Complicities by Alice Adams, 1995
The magic trick:
Illustrating how a young girl exists in a mysterious, troubled world of her own
We’re off to New Hampshire this week.
Specifically, we’re visiting a quiet New Hampshire farm, where a struggling painter and his wife have taken in a distant relation for the summer. This relation is a 13-year-old bulimic girl, and its her perspective on which the story hinges.
Jay and Mary, the owners of the farm, are doing their thing. They’re fine. They’re important to the story, obviously present. But it’s really Nan, the 13-year-old, who makes the story tick. Her secrets, reveled to the reader in a bit of backstory, are troubling. And as we see her perspectives shift as the story goes on, we see her priorities change, as well as her actions. It’s unsettling to see someone so young and ignorant dabbling in the world of adult ideas and relationships. Even more unsettling to see the adults in the story existing on a separate plane. They do not help her with her problems because they could never even know that her problems exist. And that’s quite a trick on Adams’s part.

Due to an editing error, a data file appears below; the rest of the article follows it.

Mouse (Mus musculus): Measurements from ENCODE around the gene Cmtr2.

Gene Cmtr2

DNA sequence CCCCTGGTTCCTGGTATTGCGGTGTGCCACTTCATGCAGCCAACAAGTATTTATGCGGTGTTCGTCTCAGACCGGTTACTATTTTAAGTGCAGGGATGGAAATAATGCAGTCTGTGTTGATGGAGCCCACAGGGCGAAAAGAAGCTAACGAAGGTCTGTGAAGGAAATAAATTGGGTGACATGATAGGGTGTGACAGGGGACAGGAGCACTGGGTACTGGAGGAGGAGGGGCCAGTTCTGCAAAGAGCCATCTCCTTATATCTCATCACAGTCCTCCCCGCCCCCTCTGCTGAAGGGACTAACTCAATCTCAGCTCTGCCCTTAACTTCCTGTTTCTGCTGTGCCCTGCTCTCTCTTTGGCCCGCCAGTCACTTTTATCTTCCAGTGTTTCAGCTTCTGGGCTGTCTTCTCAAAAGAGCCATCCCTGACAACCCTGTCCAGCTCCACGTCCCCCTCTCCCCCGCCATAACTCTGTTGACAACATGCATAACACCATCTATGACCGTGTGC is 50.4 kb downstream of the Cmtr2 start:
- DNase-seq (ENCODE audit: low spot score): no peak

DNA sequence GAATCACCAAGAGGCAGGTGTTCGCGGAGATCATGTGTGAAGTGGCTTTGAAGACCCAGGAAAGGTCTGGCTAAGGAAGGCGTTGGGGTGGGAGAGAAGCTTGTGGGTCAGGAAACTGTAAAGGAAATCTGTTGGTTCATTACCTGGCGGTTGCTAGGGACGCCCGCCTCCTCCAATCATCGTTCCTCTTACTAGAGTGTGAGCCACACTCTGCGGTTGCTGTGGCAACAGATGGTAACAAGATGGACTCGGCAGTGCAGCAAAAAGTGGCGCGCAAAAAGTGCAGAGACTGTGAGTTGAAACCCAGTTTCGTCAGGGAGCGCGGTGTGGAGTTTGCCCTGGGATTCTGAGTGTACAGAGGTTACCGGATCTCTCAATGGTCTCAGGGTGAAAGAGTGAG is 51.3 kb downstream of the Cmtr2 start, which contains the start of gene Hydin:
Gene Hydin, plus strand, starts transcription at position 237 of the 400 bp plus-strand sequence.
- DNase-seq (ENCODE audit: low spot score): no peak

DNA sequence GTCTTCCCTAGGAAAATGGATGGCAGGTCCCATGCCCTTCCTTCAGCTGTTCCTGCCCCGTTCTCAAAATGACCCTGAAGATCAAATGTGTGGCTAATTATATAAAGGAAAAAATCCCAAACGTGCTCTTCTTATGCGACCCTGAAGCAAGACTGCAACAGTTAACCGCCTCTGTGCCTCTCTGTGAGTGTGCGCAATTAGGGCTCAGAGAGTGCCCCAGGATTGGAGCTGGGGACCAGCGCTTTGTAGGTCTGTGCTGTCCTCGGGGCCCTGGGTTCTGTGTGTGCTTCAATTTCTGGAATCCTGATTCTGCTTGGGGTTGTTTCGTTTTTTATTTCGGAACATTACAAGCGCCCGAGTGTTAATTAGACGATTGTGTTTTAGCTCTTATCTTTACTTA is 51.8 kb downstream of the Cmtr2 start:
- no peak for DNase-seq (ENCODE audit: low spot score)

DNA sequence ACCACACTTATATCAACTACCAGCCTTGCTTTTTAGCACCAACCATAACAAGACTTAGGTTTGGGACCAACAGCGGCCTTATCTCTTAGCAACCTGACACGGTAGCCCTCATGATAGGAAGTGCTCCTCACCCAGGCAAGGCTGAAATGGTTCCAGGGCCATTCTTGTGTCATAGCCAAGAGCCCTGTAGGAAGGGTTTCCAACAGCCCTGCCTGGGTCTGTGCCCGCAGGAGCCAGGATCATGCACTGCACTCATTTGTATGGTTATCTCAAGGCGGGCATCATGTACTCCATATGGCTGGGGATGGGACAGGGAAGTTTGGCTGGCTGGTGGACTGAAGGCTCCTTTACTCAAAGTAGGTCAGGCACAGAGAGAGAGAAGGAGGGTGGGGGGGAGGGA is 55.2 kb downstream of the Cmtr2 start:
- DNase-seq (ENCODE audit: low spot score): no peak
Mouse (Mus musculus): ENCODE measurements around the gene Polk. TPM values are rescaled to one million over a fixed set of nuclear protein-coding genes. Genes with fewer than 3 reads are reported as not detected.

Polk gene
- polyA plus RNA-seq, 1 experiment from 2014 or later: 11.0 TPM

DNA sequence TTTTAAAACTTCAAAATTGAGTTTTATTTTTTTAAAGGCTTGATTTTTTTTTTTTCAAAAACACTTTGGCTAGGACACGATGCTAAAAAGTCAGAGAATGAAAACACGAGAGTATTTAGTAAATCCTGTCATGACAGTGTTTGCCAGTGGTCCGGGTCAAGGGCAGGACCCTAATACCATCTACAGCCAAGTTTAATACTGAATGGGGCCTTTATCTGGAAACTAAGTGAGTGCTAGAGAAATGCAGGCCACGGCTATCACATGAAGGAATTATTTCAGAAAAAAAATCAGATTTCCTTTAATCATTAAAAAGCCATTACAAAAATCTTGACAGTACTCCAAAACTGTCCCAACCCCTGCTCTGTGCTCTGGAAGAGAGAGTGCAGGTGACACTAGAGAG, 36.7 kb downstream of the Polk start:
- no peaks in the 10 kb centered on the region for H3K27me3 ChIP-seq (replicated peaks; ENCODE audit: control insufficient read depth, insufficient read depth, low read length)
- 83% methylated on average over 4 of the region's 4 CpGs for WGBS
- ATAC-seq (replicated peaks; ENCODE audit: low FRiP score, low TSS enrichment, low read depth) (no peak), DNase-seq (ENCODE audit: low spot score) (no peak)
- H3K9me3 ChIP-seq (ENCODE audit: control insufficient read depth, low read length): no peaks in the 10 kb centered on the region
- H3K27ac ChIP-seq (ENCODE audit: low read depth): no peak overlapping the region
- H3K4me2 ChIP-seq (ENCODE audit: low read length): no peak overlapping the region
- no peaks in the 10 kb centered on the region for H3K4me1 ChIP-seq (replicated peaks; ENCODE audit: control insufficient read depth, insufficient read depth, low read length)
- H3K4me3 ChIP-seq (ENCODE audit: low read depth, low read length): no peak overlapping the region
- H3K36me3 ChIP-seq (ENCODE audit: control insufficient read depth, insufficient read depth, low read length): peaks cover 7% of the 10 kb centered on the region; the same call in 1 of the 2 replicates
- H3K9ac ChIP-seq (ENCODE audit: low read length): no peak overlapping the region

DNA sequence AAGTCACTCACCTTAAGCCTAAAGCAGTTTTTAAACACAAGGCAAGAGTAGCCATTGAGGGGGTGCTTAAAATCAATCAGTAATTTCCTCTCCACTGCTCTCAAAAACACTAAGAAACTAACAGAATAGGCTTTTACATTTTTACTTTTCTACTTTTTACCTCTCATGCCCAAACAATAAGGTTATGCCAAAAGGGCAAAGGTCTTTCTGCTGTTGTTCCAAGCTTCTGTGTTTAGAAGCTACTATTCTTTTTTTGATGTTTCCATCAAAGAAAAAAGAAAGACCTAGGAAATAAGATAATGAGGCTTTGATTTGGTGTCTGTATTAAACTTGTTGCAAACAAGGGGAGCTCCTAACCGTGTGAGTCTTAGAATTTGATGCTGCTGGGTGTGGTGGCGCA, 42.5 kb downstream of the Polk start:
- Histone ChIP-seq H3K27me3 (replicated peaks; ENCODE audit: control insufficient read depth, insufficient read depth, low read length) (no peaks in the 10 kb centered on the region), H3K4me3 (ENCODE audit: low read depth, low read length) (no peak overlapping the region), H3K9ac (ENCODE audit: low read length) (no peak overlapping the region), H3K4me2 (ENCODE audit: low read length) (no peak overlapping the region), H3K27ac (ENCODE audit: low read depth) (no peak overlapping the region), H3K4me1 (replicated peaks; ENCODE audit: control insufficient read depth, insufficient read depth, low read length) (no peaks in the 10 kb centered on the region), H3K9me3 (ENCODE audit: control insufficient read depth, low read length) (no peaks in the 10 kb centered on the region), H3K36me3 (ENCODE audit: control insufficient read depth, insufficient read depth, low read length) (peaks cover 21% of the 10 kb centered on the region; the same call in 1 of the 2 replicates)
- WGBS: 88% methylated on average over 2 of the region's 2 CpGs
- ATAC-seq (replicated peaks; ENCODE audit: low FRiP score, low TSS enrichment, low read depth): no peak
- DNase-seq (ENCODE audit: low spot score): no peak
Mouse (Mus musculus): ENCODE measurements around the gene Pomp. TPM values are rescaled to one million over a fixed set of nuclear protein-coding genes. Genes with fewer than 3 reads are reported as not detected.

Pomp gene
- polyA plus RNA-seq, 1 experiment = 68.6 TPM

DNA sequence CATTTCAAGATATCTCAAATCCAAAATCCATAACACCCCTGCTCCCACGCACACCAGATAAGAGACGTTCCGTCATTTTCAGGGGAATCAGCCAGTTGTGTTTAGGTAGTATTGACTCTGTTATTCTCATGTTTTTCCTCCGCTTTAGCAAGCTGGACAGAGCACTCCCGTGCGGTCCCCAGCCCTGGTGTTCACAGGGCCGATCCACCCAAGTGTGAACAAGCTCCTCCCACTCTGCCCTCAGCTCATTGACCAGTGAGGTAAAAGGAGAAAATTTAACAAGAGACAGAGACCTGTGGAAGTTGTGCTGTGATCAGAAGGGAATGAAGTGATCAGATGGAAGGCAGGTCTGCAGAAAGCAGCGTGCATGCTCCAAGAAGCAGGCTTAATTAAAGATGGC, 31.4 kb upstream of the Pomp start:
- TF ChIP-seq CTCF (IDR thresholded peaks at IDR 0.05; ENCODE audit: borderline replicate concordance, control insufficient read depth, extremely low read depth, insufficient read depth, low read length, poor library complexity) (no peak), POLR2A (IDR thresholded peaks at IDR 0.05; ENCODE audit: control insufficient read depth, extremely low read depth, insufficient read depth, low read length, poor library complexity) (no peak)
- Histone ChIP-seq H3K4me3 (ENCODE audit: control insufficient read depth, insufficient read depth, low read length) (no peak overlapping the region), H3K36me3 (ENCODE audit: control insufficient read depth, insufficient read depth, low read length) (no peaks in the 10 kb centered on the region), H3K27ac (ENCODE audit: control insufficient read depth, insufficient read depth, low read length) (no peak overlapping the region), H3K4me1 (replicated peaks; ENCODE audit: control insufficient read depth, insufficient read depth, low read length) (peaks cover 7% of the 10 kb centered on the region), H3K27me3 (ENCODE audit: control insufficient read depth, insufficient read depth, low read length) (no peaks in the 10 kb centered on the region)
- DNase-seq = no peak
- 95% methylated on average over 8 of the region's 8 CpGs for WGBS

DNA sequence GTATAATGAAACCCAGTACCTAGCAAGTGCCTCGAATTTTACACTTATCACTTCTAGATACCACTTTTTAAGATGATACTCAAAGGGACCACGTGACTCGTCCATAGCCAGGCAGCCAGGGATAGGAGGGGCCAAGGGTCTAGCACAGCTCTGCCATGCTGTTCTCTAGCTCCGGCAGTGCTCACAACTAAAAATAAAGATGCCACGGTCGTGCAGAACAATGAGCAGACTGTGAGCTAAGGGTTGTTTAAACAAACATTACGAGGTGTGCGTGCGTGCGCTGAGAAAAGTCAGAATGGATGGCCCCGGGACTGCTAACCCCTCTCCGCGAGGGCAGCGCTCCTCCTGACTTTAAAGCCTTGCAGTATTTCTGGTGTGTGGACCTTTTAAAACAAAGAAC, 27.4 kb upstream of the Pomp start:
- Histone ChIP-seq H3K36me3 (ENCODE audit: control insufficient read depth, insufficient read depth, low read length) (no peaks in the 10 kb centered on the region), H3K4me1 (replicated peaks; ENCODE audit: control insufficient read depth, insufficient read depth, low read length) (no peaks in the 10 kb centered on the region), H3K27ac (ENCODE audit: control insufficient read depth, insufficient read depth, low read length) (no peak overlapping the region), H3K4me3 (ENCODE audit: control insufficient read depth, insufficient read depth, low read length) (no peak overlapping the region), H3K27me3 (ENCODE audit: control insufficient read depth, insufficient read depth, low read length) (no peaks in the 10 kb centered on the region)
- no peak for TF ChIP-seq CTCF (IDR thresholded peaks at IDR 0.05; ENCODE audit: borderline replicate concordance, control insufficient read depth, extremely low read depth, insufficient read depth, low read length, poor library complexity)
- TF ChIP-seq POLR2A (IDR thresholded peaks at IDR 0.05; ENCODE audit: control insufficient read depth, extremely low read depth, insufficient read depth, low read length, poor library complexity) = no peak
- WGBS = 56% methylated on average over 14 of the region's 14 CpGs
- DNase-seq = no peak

She is singing and laughing, embarrassed, but still her voice is rich and confident and sexy -oh, so sexy! Mary is wearing a new blue dress, or maybe it’s old. It is tight, some shiny material, stretched tight over those big breasts and hips. Nan, watching and listening (“- it’s so sweet when you stir it up – “) experiences an extreme and nameless, incomprehensible disturbance. She feels like throwing up, or screaming, or maybe just grabbing up her knees so that her body is a tight knit ball- and crying, crying there in her corner, in the semi-dark. Is this falling in love? has she fallen in love with Mary? She thinks it is more that she wants to be Mary. She wants to be out there in the light, with everyone laughing and clapping. She wants to be singing, and fat. Oh, how wildly, suddenly, she yearns for flesh, her own flesh. Oh, fat!
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